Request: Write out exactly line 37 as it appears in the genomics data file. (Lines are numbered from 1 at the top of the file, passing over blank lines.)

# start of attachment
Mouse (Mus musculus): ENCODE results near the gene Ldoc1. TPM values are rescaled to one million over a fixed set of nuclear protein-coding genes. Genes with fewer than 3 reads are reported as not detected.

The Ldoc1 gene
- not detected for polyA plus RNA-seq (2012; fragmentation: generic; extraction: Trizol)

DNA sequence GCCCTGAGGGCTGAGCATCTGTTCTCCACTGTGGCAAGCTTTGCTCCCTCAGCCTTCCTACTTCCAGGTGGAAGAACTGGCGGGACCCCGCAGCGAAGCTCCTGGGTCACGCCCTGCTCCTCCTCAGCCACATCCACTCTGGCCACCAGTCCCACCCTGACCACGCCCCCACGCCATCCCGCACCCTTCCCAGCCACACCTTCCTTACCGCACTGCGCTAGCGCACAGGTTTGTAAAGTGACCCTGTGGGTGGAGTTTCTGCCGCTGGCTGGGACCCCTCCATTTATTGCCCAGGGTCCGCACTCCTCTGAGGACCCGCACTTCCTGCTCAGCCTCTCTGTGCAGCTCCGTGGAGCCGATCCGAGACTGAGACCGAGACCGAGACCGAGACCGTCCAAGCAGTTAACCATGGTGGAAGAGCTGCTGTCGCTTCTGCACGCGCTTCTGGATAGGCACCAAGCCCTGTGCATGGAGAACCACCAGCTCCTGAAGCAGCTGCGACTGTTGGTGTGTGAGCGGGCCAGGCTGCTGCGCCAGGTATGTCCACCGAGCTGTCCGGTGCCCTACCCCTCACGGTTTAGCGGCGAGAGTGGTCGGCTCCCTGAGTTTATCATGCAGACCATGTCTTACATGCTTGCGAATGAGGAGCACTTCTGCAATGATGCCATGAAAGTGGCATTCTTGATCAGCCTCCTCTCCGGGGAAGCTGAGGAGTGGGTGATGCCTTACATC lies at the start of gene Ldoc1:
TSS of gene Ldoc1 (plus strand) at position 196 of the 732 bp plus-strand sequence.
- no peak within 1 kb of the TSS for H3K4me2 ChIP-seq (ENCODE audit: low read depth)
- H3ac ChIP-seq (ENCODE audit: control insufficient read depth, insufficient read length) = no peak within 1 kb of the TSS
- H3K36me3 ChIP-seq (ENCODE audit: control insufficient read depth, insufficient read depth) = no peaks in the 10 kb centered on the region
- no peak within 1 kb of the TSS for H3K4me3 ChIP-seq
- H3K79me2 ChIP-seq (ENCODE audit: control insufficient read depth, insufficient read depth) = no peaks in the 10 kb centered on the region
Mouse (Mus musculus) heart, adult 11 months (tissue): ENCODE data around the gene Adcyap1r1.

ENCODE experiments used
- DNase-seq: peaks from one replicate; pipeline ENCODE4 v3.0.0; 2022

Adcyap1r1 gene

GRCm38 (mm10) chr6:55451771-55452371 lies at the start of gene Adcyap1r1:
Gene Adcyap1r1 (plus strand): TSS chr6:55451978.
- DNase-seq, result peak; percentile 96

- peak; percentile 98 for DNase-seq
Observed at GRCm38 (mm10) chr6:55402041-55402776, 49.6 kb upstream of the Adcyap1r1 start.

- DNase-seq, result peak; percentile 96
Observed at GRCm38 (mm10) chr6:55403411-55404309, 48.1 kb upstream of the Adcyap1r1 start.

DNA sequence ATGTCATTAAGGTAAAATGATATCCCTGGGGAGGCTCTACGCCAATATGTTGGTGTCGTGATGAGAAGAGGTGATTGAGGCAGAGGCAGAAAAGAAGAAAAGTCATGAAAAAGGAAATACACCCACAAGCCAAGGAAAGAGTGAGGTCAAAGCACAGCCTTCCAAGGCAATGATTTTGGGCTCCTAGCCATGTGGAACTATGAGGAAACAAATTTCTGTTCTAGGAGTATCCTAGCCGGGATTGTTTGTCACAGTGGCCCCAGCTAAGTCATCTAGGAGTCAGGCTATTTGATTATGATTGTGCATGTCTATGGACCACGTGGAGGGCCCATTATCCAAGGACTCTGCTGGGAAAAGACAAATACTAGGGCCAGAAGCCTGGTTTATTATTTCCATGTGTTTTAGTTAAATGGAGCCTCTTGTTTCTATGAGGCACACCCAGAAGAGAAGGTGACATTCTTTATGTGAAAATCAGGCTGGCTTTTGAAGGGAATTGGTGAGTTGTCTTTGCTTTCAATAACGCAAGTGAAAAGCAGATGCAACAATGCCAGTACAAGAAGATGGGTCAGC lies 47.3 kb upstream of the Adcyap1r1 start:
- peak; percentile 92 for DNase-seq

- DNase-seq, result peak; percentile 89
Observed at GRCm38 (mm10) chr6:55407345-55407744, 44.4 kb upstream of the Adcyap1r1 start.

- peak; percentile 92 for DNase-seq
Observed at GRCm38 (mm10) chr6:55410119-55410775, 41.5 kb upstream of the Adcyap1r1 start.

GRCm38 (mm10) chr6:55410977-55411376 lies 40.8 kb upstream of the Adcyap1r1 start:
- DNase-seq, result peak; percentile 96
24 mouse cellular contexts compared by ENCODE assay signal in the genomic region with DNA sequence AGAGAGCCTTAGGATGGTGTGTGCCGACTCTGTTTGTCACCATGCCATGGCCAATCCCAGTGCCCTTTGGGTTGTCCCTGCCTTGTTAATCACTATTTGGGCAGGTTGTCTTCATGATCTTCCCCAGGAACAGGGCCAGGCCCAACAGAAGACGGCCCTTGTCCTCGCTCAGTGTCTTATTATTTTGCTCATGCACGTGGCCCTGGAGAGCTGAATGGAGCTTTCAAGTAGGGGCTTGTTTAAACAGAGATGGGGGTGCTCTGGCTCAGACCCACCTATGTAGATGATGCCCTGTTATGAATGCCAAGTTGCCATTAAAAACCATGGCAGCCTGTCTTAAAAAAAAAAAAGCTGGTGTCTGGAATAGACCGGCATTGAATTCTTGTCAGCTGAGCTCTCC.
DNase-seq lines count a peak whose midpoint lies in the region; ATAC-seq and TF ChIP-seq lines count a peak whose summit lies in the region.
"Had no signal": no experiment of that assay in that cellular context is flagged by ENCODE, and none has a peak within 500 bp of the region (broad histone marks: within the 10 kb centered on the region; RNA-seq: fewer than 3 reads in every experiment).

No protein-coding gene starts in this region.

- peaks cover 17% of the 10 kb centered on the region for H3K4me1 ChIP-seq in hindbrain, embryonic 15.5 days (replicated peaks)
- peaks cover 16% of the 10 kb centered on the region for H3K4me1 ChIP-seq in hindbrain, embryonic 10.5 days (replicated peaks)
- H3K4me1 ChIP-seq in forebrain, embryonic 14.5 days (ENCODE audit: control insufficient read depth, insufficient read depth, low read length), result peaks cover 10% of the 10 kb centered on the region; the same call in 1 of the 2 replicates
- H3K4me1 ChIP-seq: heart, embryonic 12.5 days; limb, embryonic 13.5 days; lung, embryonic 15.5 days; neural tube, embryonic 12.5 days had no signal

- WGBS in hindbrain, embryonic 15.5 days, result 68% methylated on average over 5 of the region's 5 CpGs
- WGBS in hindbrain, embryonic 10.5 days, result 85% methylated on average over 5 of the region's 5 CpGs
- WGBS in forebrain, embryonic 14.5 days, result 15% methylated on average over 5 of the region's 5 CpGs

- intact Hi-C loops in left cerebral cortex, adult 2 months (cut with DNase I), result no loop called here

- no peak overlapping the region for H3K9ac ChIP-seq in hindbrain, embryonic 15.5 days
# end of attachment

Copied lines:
- H3K4me1 ChIP-seq: heart, embryonic 12.5 days; limb, embryonic 13.5 days; lung, embryonic 15.5 days; neural tube, embryonic 12.5 days had no signal